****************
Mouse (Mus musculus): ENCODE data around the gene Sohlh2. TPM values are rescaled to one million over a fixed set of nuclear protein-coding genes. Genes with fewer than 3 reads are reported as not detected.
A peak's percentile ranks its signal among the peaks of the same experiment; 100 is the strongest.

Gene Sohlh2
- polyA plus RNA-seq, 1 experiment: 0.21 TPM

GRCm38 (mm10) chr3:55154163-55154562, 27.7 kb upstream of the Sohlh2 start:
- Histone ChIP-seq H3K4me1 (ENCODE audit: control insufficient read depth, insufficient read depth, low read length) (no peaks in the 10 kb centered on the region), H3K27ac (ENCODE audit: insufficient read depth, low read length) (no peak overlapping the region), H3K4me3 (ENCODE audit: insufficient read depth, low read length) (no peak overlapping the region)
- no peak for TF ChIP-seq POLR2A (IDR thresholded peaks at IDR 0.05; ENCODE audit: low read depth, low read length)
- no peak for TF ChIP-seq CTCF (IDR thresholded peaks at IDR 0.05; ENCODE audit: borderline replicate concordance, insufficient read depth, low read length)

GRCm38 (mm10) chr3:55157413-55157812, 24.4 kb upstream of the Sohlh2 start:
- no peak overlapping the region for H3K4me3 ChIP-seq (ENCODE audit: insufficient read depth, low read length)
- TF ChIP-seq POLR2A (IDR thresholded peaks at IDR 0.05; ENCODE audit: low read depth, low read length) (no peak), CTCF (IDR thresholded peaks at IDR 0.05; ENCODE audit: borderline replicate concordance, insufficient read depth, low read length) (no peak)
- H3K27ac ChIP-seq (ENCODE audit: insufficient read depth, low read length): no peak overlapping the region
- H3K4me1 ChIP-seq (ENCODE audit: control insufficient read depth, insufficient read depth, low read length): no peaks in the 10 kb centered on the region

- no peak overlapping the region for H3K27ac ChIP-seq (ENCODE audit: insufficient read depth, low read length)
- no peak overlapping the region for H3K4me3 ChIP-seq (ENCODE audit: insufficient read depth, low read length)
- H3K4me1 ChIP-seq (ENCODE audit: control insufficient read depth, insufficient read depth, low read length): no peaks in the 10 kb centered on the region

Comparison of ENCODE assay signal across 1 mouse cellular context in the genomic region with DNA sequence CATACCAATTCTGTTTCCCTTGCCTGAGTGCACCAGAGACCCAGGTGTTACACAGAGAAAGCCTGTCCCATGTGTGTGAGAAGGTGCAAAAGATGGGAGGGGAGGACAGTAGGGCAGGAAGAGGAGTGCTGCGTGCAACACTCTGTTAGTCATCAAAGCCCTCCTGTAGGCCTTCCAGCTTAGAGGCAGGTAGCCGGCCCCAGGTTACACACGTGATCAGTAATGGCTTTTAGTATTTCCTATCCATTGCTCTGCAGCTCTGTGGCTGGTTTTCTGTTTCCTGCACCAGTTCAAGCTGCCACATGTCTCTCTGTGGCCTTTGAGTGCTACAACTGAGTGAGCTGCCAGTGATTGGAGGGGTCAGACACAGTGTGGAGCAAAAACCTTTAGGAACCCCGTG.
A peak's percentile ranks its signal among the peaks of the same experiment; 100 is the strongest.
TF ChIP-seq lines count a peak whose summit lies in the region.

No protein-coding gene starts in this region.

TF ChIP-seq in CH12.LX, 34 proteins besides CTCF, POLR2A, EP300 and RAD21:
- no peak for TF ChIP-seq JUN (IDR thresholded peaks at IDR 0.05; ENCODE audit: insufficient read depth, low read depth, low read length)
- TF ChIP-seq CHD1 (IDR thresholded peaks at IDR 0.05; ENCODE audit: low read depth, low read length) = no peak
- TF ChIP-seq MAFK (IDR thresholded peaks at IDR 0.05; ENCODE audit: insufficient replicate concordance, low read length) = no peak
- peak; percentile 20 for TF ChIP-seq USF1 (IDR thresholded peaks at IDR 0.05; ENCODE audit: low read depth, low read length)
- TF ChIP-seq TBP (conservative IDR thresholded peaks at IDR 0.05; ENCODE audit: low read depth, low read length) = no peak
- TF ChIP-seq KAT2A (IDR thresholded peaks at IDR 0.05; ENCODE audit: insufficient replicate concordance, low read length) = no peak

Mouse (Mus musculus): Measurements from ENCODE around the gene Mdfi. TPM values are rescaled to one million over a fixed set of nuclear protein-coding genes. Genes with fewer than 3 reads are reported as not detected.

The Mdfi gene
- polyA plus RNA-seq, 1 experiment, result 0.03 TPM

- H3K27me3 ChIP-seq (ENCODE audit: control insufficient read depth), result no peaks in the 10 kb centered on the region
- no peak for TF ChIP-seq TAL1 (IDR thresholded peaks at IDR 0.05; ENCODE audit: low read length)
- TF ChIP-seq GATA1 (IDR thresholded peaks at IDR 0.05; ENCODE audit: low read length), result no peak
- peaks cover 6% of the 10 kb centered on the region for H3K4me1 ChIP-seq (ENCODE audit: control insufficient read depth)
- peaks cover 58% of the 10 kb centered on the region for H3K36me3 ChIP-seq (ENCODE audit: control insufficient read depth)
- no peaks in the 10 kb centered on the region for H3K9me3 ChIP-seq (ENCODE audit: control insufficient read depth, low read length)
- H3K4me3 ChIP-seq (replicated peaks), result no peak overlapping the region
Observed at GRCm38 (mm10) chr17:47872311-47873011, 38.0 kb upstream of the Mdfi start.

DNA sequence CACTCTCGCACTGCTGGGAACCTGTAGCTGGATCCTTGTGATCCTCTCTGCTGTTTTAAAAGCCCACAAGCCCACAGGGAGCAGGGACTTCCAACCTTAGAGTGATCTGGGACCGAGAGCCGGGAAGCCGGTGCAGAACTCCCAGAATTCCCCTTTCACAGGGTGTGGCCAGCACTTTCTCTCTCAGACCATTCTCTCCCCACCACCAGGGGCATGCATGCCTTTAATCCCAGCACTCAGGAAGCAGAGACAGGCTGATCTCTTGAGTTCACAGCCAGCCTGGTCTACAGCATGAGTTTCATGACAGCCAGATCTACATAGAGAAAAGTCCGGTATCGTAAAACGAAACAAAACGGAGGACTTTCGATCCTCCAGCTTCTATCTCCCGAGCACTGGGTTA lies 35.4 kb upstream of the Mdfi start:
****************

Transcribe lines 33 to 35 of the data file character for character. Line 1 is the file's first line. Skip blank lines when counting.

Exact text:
- TF ChIP-seq GATA1 (IDR thresholded peaks at IDR 0.05; ENCODE audit: low read length), result no peak
- peaks cover 6% of the 10 kb centered on the region for H3K4me1 ChIP-seq (ENCODE audit: control insufficient read depth)
- peaks cover 58% of the 10 kb centered on the region for H3K36me3 ChIP-seq (ENCODE audit: control insufficient read depth)